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Procrastination is the Greatest Enemy of Estate Planning

Family squabblesEstate planning isn’t just a topic for older people. It’s also for young families with children and mortgage payments. They are often the least prepared and most vulnerable in case of a parent’s unexpected death.

Planning your estate doesn’t mean you must have significant assets. Even if you are making a decent living, you still need to protect your family's future,  such as your home equity and your family's ability to maintain their lifestyle, if you are gone. This requires you to take some simple steps now to avoid long and costly probate court proceedings.

Make decisions on who gets what. Create a list of your assets, how you want them distributed and the names of the person(s) appointed to carry out your wishes.

Visit a local estate planning attorney and do it correctly. This is not a do-it-yourself project with documents found online. If you make a mistake, you won't be around to correct it by the time it is discovered. Instead, engage an experienced estate planning attorney.

Learn about your estate plan options. Talk with your attorney about a will or a revocable living trust. A will must go through probate before assets can be distributed. If you create a revocable living trust, name yourself as trustee while you are alive and capable. If you pass away or become incapacitated, you have a successor trustee to take over so that he or she won’t have to go to probate court to be empowered to carry out your written instructions. With a trust, you must retitle your assets in the name of your trust.

Look at your health care issues. You never know if illness will take away your ability to make decisions. Select a trusted friend or family member to be your healthcare power of attorney.  You should also make a living will to express your thoughts on any treatment required to prolong your life, as well as your desires for organ donation.

Think about your funeral wishes. Write these instructions down and place them in a spot where they can be found before your will is read. This usually takes place after the funeral is held.

Get those documents signed, change the title to any property, fund any accounts that are started as part of your estate plan and tell your family where everything can be found. We are here to help you plan – either call us at 757.259.0707 or request a consultation by clicking this link.

Reference: Chicago Tribune (May 8, 2017) “5 essential steps of estate planning”

 

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We've been putting together as many resources as possible so that we can continue to help:

  • If you’re a current client with a signing appointment or a prospective client with a consultation and would prefer that meeting take place in your own home, we can accomplish that with a little bit of pre-planning on our part and with the addition of a laptop, smartphone, tablet or other computer in your home to facilitate this virtual meeting. For those of you that need to sign legal documents, that too can be accomplished with the use of a webcam (FaceTime etc.), so that we can witness and electronically notarize all of your important legal documents.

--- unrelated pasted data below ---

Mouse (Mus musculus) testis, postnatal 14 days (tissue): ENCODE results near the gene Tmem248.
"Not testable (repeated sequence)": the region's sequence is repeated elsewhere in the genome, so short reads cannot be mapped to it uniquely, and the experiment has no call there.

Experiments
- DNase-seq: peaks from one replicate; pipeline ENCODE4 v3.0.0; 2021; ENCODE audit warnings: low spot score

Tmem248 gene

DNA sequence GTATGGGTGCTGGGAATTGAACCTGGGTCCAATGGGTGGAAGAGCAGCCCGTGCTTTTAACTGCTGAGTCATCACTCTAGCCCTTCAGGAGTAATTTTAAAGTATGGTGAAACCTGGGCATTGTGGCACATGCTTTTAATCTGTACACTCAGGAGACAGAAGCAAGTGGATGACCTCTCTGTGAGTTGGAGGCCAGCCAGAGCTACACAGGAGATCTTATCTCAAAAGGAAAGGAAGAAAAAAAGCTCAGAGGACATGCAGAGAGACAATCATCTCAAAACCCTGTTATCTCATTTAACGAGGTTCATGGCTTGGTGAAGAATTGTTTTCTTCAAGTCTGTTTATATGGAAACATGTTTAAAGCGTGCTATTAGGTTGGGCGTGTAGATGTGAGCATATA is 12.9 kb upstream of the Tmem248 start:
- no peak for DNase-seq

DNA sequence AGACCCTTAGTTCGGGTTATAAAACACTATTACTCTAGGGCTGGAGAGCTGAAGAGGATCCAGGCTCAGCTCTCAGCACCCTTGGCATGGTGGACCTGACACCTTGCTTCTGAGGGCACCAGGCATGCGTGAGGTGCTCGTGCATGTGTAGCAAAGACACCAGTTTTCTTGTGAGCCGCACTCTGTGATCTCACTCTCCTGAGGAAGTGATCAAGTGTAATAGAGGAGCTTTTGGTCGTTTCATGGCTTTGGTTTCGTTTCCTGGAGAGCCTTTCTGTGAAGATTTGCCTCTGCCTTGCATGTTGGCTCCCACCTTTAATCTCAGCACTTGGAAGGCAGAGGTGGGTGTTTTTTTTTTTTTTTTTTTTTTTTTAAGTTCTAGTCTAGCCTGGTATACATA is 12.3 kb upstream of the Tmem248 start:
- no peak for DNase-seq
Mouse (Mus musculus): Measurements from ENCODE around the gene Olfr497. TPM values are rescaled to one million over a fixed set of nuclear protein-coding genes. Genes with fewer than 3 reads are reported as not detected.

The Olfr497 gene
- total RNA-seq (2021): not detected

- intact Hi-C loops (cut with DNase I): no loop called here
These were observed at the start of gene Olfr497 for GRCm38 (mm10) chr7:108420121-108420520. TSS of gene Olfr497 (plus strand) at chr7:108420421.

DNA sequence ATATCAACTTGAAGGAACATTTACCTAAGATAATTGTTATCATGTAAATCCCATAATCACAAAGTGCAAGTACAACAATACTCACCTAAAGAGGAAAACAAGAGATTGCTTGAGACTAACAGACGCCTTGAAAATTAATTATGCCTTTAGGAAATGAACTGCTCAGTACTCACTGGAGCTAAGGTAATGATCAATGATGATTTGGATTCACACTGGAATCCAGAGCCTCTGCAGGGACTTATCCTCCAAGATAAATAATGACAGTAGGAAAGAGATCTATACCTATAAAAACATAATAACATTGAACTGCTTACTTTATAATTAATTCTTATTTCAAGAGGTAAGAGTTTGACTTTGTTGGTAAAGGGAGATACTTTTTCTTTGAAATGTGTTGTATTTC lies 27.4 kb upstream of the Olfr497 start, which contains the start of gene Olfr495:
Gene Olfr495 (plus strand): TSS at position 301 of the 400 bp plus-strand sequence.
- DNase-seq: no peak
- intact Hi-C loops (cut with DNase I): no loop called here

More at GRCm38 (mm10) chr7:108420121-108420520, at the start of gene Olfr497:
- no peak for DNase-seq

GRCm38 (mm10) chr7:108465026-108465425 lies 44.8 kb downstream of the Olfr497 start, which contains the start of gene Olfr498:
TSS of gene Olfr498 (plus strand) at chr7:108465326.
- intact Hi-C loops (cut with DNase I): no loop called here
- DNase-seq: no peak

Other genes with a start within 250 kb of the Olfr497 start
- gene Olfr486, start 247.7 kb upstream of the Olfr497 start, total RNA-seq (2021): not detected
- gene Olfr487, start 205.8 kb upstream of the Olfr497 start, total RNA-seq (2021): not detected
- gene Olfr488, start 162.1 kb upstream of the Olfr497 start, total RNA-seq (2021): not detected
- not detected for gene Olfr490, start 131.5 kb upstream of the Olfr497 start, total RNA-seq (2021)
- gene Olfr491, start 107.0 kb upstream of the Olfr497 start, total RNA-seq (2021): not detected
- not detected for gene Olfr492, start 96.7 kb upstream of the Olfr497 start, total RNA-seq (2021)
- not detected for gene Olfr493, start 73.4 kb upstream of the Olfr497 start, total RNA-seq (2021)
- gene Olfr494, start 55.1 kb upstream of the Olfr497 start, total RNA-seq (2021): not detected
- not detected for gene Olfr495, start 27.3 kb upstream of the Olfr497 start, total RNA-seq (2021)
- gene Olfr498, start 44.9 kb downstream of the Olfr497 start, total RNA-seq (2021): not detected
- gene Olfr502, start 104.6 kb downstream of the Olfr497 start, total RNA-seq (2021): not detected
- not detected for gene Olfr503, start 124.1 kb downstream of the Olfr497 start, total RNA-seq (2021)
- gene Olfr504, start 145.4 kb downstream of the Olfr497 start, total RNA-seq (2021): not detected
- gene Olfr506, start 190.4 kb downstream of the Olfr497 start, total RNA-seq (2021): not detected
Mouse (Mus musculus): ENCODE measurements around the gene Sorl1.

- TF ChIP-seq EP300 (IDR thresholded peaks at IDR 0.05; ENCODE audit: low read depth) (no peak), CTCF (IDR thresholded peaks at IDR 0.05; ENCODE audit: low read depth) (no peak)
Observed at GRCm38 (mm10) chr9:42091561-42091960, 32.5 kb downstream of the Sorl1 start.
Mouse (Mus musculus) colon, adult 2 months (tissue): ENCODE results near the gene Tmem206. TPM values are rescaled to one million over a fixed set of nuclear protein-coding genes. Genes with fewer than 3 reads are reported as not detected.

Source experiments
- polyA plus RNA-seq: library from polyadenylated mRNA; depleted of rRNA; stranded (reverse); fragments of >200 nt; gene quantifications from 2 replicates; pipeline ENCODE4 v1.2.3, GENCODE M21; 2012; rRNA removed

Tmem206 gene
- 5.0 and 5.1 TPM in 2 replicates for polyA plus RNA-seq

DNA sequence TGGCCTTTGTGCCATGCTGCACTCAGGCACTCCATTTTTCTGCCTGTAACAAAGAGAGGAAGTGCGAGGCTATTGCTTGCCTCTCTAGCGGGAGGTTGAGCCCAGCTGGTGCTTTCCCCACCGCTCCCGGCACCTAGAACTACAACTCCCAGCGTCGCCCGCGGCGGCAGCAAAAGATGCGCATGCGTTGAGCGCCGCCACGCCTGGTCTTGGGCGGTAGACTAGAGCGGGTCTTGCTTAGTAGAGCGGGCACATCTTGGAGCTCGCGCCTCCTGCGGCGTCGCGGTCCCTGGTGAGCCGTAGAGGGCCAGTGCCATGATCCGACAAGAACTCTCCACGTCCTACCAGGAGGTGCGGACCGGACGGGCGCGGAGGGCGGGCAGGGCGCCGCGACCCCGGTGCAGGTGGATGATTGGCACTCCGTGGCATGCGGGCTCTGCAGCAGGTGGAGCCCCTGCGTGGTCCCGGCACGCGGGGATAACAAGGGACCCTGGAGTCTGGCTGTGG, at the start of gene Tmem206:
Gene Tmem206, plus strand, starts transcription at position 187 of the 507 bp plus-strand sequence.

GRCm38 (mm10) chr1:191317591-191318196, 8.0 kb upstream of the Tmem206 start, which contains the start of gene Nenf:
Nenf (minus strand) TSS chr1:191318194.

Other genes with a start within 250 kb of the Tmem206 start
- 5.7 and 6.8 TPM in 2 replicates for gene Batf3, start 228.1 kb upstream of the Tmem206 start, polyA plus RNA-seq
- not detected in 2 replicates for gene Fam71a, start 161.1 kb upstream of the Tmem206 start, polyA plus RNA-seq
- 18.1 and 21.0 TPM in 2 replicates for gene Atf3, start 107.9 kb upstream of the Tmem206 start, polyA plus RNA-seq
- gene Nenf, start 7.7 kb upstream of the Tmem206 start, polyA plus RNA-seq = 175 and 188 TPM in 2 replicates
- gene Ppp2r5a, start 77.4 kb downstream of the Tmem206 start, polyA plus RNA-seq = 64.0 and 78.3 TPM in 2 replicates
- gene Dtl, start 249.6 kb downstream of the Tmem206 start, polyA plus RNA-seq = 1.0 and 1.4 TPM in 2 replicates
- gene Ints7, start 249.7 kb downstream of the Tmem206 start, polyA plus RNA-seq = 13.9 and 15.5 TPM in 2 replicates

• We launched the rollout of our on-demand webinar early so that new clients and our allied professionals can view the important component parts of ‘an estate plan that works’ at their convenience.  That is available on our website.
  • Live video workshops will be produced as quickly as possible and certainly ahead of our previous schedule; we will keep you posted as these events become available. Given the ‘boutique’ nature of the firm, we rarely have more than ten people in our office including team members at any one time. During this period of ‘social distancing,’ we promise to have no more than 8 people at any time.   This allows us to comply with the Governor’s directive to limit in-person gatherings.
  • The best way to communicate with us is still by phone during regular office hours of 8:30 to 5:00, Monday through Friday, or, you can email any of our team members (that is, their first name followed by @zarembalaw.com).  We will respond to these emails as quickly as possible.
  • Please continue to follow the directives of our local, state, and federal agencies. For your health and in consideration of our team who is assisting you, if you’ve scheduled an office appointment or planned to drop off paperwork and are experiencing a fever, dry cough, or shortness of breath, please contact your primary care doctor for guidance and then our office to reschedule.

Thank you, Walt and the Zaremba Team

Coronavirus/Covid-19
Update to our Process

The unprecedented coronavirus pandemic has taken our entire country by surprise. We understand how difficult this time is for America’s businesses and families.  However, we believe it is vitally important that we make every effort possible to continue to offer solutions that avoid disrupting our important partnership with you, your family and friends.  As you know, estate planning is not something that should wait for a more convenient time, therefore the opportunity to address your important goals both during and after this crisis should not wait.  To that end, we have added the option of a ‘virtual consultation’ to our office process.  You will now have a choice of either meeting with us in our office or in the comfort of your own home.